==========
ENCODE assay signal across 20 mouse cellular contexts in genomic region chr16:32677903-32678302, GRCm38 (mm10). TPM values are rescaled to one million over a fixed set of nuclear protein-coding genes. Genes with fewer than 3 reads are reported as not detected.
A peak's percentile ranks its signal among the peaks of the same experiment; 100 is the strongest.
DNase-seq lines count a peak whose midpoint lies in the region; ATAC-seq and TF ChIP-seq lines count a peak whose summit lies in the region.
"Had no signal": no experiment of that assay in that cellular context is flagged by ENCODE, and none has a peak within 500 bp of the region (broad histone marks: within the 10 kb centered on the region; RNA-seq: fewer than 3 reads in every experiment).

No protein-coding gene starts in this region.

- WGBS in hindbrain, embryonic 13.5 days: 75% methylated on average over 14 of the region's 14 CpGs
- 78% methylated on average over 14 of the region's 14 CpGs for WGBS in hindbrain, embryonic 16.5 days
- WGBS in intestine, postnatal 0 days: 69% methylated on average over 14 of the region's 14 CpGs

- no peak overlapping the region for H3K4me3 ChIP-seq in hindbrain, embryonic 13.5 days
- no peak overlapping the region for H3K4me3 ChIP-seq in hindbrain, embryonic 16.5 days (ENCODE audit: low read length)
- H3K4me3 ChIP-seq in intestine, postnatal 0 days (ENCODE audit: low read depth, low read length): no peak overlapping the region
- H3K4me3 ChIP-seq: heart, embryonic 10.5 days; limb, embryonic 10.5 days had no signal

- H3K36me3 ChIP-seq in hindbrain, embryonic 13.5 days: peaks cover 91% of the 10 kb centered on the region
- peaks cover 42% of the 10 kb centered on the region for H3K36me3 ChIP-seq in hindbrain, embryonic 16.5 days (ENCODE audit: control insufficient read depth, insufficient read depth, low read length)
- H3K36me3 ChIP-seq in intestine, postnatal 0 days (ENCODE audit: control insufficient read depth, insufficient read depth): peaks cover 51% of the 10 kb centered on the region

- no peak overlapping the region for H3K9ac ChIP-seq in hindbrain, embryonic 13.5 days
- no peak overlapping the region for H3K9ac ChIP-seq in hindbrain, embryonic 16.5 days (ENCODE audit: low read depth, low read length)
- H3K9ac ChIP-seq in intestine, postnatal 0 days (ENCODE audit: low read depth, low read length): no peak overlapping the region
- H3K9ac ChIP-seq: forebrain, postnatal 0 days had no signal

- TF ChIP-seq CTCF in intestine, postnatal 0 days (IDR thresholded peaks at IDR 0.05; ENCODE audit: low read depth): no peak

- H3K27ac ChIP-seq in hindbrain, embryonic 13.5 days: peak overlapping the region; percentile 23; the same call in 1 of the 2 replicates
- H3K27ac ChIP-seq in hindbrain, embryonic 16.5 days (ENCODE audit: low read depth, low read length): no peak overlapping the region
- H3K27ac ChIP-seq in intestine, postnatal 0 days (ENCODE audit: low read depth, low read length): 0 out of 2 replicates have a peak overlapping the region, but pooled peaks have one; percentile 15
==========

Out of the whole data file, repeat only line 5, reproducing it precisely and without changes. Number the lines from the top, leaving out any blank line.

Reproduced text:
No protein-coding gene starts in this region.